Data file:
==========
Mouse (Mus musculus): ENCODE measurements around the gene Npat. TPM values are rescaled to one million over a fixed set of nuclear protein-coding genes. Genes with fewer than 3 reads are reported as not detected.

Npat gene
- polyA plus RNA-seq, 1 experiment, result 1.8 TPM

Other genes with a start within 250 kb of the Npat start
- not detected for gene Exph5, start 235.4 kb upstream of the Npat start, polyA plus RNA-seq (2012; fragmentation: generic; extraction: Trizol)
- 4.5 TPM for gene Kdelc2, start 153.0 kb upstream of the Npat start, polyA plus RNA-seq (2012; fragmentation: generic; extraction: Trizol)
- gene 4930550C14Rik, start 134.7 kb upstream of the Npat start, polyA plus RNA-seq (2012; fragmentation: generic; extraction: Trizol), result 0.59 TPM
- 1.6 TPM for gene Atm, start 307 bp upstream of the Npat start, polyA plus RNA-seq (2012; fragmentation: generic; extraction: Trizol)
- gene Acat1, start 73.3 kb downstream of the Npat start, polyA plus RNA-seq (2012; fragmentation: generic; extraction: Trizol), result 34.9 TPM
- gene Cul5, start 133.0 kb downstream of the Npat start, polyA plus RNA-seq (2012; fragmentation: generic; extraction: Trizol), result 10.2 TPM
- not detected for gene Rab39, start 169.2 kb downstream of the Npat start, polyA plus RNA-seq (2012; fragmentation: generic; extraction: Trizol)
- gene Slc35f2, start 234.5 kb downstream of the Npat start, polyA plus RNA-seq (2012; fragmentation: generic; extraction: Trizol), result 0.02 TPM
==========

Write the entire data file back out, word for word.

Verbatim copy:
Mouse (Mus musculus): ENCODE measurements around the gene Npat. TPM values are rescaled to one million over a fixed set of nuclear protein-coding genes. Genes with fewer than 3 reads are reported as not detected.

Npat gene
- polyA plus RNA-seq, 1 experiment, result 1.8 TPM

Other genes with a start within 250 kb of the Npat start
- not detected for gene Exph5, start 235.4 kb upstream of the Npat start, polyA plus RNA-seq (2012; fragmentation: generic; extraction: Trizol)
- 4.5 TPM for gene Kdelc2, start 153.0 kb upstream of the Npat start, polyA plus RNA-seq (2012; fragmentation: generic; extraction: Trizol)
- gene 4930550C14Rik, start 134.7 kb upstream of the Npat start, polyA plus RNA-seq (2012; fragmentation: generic; extraction: Trizol), result 0.59 TPM
- 1.6 TPM for gene Atm, start 307 bp upstream of the Npat start, polyA plus RNA-seq (2012; fragmentation: generic; extraction: Trizol)
- gene Acat1, start 73.3 kb downstream of the Npat start, polyA plus RNA-seq (2012; fragmentation: generic; extraction: Trizol), result 34.9 TPM
- gene Cul5, start 133.0 kb downstream of the Npat start, polyA plus RNA-seq (2012; fragmentation: generic; extraction: Trizol), result 10.2 TPM
- not detected for gene Rab39, start 169.2 kb downstream of the Npat start, polyA plus RNA-seq (2012; fragmentation: generic; extraction: Trizol)
- gene Slc35f2, start 234.5 kb downstream of the Npat start, polyA plus RNA-seq (2012; fragmentation: generic; extraction: Trizol), result 0.02 TPM